At The Federalist, Brad Todd extols new Senators Rick Scott, of Florida, and Josh Hawley of Missouri. He explains that from the two is emerging a “fusion of populism and conservatism as a workable and ideological political movement.” He writes (abridged):
The heat and light given off by the nuclear grind between President Trump and his antagonists have blinded Washington’s chroniclers to something important happening right before their eyes. The fusion of populism and conservatism as a workable and ideological political movement is emerging in the actions of two newly elected senators: Josh Hawley and Rick Scott.
It took a political hijacker like Trump to elevate Republicans out of the losing rut in which our old, Goldwater-ish GOP had become mired. But from a policy perspective.
Trumpism has proven to be a formidable foe to the new left’s dominant ideology of cosmopolitan elitism—within the bounds of the daily news cycle. But if the realignment that Trump’s win validated is going to be a structural victory for Republicans, it needs more than daily combat. It needs policy pioneers and settlers, and longer-term battles that deliver material results for voters beyond merely thwarting harmful liberal impulses. That’s where first-termers Hawley and Scott enter.
Scott, a self-made health-care CEO who built the nation’s largest hospital corporation, has zeroed in on the crisis of drug pricing.
The novelty of Scott’s proposal is that it uses the profit motive to achieve an end Democrats have sought only through socialistic means.
Scott’s proposal has been quickly written off by conservative D.C. think tanks and organizations long pickled by the cocktails poured liberally at corporate fundraising receptions. But it will be an enduring home run among the Trumpist majority in today’s GOP—a group that is every bit as skeptical of corporate oligopoly and multi-national monopolists as it is of domestic government overreach.
Hawley, the youngest member of the Senate, is waging a similar battle against conservatives’ neglect of Big Tech.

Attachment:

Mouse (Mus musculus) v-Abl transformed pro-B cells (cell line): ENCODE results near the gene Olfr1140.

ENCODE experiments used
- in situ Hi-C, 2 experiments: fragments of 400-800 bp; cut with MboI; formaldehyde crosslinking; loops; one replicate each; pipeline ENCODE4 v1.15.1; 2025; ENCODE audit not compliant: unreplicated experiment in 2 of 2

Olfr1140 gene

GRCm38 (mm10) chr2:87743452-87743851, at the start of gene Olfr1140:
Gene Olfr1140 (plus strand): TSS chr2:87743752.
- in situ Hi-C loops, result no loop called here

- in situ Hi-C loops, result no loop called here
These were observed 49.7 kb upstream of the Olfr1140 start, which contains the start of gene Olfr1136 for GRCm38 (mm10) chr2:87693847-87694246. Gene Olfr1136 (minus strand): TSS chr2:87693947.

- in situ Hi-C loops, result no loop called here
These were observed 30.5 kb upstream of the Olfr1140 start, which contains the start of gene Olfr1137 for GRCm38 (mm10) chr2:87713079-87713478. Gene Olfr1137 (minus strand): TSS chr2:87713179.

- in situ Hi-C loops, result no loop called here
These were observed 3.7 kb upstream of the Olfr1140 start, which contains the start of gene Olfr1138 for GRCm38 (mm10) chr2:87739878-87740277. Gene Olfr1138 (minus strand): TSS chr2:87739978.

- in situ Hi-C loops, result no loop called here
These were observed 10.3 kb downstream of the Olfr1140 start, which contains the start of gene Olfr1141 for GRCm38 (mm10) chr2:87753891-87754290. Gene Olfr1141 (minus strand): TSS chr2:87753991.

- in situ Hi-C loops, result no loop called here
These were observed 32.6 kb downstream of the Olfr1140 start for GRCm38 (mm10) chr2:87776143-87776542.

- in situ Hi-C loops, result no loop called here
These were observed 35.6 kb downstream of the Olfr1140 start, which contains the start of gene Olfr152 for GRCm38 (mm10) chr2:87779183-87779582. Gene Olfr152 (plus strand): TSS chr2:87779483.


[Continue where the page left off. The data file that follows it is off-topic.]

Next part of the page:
Last week while the press corps was fixated on whether Trump or Speaker Nancy Pelosi initiated the latest round of name-calling, Hawley was penning a national column suggesting our largest tech giants are “parasites” and might need to be broken up.
In the same week Hawley ripped into Big Tech in his thoughtful op-ed, he also excoriated a nominee for a district judgeship, put up by Trump as a concession to Sen. Debbie Stabenow (D-MI). A former religious liberty lawyer, Hawley has in a matter of months emerged as the only Republican willing to grill Republican nominees on the depth of their commitment to the First Amendment’s protections for people of faith.
Hawley is one of only two Republican senators to have started his political career after the defeat of Mitt Romney and Paul Ryan, a ticket that embodied the old-wool pin-stripe GOP. As a result, Hawley, like Trump, carries little baggage from his party’s legacy brand.
Hawley is asking the GOP to re-examine its cultural frame in much the way Scott seems interested in prompting increased scrutiny for globally-rigged economic elitism. That kind of tough self-reflection is necessary if Republicans are going to forge a thoughtful populism that can be more than a protest speed bump in the road to permanent minority status in a world too dominated by corporate and cultural globalists.
Professional Republicans have been wondering what our world will look like after Donald Trump. In Hawley and Scott, we can get a glimpse.
Read more here.